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Prayer ought to disturb the peace

The following is an excerpt from an interview with Joan Chittister that appeared in the March,1989 issue of SALT, a magazine for justice-hungry Christians. The contents of this interview are still relevant for today's readers.

Q. You do a lot of traveling and writing about peacemaking. You’ve probably had many ups and downs along the way. What keeps you going?

A. I always maintain that those who break the word well—who are able to bring the Scriptures to life—break the bread even better. It’s the power in the word that takes you deeper and deeper into the subject of peace.
I really believe that everybody should be reading the entire Scripture, and I have this private little theory that says that nobody dies until they’ve had the opportunity to live all dimensions of the human condition as presented in Scripture. When I feel this terrible anger in myself, for instance, I ask, “Which Scripture am I living now?” Maybe it’s Samson. I have a big choice to make, then, about whether or not I’m going to pull the ceiling down on myself and others. And if I make that choice, what will I have done? What will I have proven?

Q. Is that the mark of a true peacemaker? That one doesn’t separate prayer and action?

A. I like what the Moses story says about that. Moses sees the burning bush and says, “Wow, I’ve got to get closer to see this amazing sight. That bush isn’t being burned up.” The minute he starts toward the bush, toward the mystical, God’s voice says, “Moses, draw no nearer. Take off your shoes—where you are is holy ground.”
The next thing God says is, “I’ve called you here, Moses, to give you a message. I have heard the call of my people in Egypt, and I understand their sufferings. I mean to deliver them—so I’m sending you to Pharaoh.” God has a wonderful sense of humor: “I’ve got a great idea—you go.”
I think that prayer should be something one works at. The whole notion that prayer is a comfort, a consolation, the crowning event of my day—frankly, it’s a joke. There’s no reference in Scripture that this ever happened with God’s people. Think about it: not one of the miracles took place in the Temple. How come Jesus didn’t cure and cast out demons before the Holy of Holies? Why did he work his wonders in the mud, downtown, or on the roof?

Q. What about prayer for interior peace?

A. Surely God’s will is love. Surely God’s will for each of us is peace, and that each of us will bring that spirit of peace into every situation. But that doesn’t mean that you don’t also bring truth or resistance. You try to bring the hope of peace; but you also hang in, you commit, you stand your ground.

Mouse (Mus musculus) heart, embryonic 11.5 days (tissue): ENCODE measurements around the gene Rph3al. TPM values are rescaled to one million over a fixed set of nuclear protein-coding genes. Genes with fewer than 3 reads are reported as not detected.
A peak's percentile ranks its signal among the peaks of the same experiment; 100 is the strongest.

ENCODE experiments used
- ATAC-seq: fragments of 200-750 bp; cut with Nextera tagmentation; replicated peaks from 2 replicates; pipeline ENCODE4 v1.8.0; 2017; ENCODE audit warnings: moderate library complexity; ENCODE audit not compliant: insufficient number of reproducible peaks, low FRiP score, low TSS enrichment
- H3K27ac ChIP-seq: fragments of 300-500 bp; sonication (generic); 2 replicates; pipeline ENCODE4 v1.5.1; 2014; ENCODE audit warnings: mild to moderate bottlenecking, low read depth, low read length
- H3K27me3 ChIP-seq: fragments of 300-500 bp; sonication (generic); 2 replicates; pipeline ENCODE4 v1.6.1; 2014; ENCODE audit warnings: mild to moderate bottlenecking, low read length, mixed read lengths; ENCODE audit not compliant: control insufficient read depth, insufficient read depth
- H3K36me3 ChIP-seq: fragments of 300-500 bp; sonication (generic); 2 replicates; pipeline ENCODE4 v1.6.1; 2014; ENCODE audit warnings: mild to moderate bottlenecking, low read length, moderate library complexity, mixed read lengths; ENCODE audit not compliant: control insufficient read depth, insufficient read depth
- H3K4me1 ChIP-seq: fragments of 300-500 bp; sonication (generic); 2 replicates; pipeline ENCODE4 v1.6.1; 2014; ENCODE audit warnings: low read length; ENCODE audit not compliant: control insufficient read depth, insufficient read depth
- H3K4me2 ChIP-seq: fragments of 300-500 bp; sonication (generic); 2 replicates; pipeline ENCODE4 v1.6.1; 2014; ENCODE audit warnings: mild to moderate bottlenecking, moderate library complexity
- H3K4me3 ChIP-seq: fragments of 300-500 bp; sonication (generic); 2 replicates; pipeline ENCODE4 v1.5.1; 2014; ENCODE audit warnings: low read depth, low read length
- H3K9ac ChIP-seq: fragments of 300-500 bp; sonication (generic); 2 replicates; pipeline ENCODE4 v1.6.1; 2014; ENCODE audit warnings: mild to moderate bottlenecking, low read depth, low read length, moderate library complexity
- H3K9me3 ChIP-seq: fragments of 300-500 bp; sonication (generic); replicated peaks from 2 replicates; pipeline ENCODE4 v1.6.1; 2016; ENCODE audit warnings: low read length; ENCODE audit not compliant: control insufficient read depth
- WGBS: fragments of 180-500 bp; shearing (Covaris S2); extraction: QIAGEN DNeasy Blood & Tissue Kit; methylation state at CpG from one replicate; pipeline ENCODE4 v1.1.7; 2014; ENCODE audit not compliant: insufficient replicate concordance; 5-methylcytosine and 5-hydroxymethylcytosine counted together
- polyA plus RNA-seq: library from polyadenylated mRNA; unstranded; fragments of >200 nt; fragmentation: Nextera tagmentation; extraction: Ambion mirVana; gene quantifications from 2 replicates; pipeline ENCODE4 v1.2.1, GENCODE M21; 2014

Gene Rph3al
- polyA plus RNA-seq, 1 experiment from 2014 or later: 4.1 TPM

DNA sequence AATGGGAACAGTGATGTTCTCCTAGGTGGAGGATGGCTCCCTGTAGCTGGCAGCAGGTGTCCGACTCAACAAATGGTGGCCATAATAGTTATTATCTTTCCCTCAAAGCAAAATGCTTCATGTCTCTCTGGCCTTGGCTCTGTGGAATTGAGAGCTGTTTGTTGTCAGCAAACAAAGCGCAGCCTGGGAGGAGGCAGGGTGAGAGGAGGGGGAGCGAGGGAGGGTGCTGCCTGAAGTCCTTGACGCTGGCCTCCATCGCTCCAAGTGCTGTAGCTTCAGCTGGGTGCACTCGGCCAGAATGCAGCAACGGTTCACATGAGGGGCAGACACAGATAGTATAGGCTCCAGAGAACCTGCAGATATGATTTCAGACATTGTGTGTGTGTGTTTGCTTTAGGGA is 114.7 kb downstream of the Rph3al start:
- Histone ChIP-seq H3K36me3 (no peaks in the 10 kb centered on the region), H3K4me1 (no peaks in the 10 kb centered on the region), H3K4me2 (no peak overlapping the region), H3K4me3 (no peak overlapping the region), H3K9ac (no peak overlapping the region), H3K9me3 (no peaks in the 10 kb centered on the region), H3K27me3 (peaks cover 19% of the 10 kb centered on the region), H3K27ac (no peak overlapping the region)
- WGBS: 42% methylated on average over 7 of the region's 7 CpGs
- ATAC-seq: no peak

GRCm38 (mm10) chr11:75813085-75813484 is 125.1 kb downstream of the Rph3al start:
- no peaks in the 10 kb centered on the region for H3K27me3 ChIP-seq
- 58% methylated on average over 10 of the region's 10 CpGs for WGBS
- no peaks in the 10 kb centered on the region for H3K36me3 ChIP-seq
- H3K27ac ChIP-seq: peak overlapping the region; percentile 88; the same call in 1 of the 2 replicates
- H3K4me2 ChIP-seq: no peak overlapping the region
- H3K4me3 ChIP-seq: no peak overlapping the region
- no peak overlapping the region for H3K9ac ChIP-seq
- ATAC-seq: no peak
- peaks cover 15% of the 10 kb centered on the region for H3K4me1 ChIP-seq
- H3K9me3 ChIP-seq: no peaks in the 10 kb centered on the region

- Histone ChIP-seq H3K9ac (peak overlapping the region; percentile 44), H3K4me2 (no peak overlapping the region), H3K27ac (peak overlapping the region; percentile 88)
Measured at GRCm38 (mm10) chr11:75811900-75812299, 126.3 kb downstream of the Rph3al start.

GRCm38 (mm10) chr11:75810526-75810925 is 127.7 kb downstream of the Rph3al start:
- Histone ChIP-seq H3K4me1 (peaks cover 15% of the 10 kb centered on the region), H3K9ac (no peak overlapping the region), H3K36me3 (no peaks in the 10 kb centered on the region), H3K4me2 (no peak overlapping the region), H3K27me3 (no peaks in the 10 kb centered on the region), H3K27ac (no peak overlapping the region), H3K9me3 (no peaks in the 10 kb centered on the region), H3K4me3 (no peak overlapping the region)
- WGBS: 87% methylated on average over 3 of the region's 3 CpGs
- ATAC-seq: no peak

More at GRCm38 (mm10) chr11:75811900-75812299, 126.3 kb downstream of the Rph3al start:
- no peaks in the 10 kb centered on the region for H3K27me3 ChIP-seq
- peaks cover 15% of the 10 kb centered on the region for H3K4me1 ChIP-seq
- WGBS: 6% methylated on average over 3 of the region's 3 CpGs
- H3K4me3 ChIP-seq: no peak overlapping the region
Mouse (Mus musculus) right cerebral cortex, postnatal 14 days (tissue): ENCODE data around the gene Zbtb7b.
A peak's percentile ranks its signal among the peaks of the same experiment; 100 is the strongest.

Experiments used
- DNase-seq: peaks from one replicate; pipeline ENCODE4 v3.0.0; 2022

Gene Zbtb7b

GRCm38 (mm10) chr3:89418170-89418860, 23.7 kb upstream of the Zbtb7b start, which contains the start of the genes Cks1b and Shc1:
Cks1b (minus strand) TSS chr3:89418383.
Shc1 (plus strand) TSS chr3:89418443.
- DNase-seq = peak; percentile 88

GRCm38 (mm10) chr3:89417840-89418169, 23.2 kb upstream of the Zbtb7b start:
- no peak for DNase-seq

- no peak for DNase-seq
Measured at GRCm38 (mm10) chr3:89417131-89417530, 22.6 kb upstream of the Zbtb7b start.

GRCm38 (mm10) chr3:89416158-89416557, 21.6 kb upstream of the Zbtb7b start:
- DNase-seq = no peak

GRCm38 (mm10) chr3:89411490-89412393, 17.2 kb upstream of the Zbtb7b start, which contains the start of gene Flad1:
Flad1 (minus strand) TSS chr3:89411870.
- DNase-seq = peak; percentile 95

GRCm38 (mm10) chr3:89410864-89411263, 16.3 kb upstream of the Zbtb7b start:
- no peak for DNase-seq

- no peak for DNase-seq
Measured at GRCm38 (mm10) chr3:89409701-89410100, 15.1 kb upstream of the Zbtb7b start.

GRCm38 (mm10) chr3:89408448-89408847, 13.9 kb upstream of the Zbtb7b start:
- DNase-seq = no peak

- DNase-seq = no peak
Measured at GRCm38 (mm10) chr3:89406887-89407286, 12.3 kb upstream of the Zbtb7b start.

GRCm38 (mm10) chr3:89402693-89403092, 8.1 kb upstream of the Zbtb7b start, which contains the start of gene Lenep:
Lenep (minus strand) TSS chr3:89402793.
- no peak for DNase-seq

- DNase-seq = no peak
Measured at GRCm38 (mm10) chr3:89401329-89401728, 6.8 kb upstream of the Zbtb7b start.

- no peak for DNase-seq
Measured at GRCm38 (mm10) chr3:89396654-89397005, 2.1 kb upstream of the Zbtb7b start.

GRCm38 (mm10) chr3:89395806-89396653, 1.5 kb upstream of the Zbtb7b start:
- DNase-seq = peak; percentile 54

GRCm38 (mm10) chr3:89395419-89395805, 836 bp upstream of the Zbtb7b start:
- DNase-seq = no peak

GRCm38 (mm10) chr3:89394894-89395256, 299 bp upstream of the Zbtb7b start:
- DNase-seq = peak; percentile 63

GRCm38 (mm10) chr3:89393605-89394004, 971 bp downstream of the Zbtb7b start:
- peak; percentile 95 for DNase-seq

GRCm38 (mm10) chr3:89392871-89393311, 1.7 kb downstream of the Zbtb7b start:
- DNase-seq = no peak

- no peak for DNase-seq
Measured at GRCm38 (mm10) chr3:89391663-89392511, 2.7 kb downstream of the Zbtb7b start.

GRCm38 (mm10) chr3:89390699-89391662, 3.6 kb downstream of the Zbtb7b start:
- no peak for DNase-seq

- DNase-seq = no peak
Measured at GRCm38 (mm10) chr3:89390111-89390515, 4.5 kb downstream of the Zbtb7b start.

Q. Lots of people would say, though, that spirituality is for solace or comfort.

A. There wasn’t much comfort for St. John of the Cross. There was very little solace for Teresa of Avila. Somebody once said that the function of prayer is not to comfort the afflicted but to afflict the comfortable. I go to prayer to be called to something better in myself. I pray to know the will of God, and that will always push me a little further up the road.
Also, your question depends on what is meant by “comfort.” If the usual definition of comfort is implie—meaning massage therapy—then that type of prayer is going to be heretical for a serious Christian. But if what a person seeks is growth in the mind of Christ, following the Christian tradition and living what that tradition indicates is a quality life—that’s comfort. Comfort comes from knowing that you are not bereft in your solitary commitments. Burnout occurs when you try to go it alone.
Christians don’t often like what Marx said about religion being the opiate of the people. But spirituality can be used that way: when, for instance, one says, “Prayer is where I get away from the rest of the world, all that awful stuff, and have my own private time with God.” As long as that kind of religion is in operation, then anything can go on out there in the world—anything at all, and even in the name of God.
As you hear in almost every Gospel story, Jesus goes away to pray only to find himself surrounded by the needs of the people. Jesus gets in a boat to cross the lake. He says, “Fellas, get me out of here. One more cocktail party, one more interview, and I’m gonna go nuts.” So they hop in the boat and take off across the lake; and there are throngs of people who heard that he was coming.


Q. Maybe people don’t speak up because questions are uncomfortable—questions “disturb the peace.” A. No, no, no. That may be what people feel; but questions never disturb the peace. Never. Questions only disturb the mind.
Those who say that questions disturb the peace are defending a false peace. False peace is complacency; it’s saying, “I can’t afford to think about this. It’s too much for me. I live a happy life; whatever happens, happens. Besides, God won’t let nuclear destruction happen…” That’s false peace. Why? Because it’s not God’s peace.
Just before the Passion, Jesus’ final words to the disciples are, “My peace I give to you, my peace I leave with you. Not peace as the world gives.” True peace comes out of an awareness: not that I will succeed at something but that this must be done, that this is God’s will.